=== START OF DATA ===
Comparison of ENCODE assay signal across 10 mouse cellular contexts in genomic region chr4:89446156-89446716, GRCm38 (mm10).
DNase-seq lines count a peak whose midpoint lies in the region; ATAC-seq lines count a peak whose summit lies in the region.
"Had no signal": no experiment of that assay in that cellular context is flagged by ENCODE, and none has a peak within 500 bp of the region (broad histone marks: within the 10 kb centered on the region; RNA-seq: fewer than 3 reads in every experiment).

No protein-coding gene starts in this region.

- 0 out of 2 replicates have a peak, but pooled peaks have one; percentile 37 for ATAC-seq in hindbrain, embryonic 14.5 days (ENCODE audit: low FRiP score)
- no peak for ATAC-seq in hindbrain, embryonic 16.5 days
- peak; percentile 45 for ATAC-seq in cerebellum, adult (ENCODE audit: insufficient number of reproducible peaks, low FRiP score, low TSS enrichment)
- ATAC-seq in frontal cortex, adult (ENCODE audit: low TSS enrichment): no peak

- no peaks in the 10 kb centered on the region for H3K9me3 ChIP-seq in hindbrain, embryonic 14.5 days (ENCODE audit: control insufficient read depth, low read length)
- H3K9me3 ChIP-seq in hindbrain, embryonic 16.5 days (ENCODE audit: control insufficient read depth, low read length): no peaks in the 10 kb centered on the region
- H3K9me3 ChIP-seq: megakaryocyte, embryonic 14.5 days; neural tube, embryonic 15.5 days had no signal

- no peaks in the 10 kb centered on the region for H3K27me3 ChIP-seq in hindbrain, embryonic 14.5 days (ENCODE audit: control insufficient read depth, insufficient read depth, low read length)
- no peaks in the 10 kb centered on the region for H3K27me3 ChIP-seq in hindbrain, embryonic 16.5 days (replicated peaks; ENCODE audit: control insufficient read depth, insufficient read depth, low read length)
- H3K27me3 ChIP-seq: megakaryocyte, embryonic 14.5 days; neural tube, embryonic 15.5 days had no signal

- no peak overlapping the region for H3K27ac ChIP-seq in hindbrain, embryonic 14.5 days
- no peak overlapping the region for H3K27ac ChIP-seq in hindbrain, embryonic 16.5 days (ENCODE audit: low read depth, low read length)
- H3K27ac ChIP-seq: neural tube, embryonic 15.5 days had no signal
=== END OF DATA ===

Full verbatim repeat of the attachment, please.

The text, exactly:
Comparison of ENCODE assay signal across 10 mouse cellular contexts in genomic region chr4:89446156-89446716, GRCm38 (mm10).
DNase-seq lines count a peak whose midpoint lies in the region; ATAC-seq lines count a peak whose summit lies in the region.
"Had no signal": no experiment of that assay in that cellular context is flagged by ENCODE, and none has a peak within 500 bp of the region (broad histone marks: within the 10 kb centered on the region; RNA-seq: fewer than 3 reads in every experiment).

No protein-coding gene starts in this region.

- 0 out of 2 replicates have a peak, but pooled peaks have one; percentile 37 for ATAC-seq in hindbrain, embryonic 14.5 days (ENCODE audit: low FRiP score)
- no peak for ATAC-seq in hindbrain, embryonic 16.5 days
- peak; percentile 45 for ATAC-seq in cerebellum, adult (ENCODE audit: insufficient number of reproducible peaks, low FRiP score, low TSS enrichment)
- ATAC-seq in frontal cortex, adult (ENCODE audit: low TSS enrichment): no peak

- no peaks in the 10 kb centered on the region for H3K9me3 ChIP-seq in hindbrain, embryonic 14.5 days (ENCODE audit: control insufficient read depth, low read length)
- H3K9me3 ChIP-seq in hindbrain, embryonic 16.5 days (ENCODE audit: control insufficient read depth, low read length): no peaks in the 10 kb centered on the region
- H3K9me3 ChIP-seq: megakaryocyte, embryonic 14.5 days; neural tube, embryonic 15.5 days had no signal

- no peaks in the 10 kb centered on the region for H3K27me3 ChIP-seq in hindbrain, embryonic 14.5 days (ENCODE audit: control insufficient read depth, insufficient read depth, low read length)
- no peaks in the 10 kb centered on the region for H3K27me3 ChIP-seq in hindbrain, embryonic 16.5 days (replicated peaks; ENCODE audit: control insufficient read depth, insufficient read depth, low read length)
- H3K27me3 ChIP-seq: megakaryocyte, embryonic 14.5 days; neural tube, embryonic 15.5 days had no signal

- no peak overlapping the region for H3K27ac ChIP-seq in hindbrain, embryonic 14.5 days
- no peak overlapping the region for H3K27ac ChIP-seq in hindbrain, embryonic 16.5 days (ENCODE audit: low read depth, low read length)
- H3K27ac ChIP-seq: neural tube, embryonic 15.5 days had no signal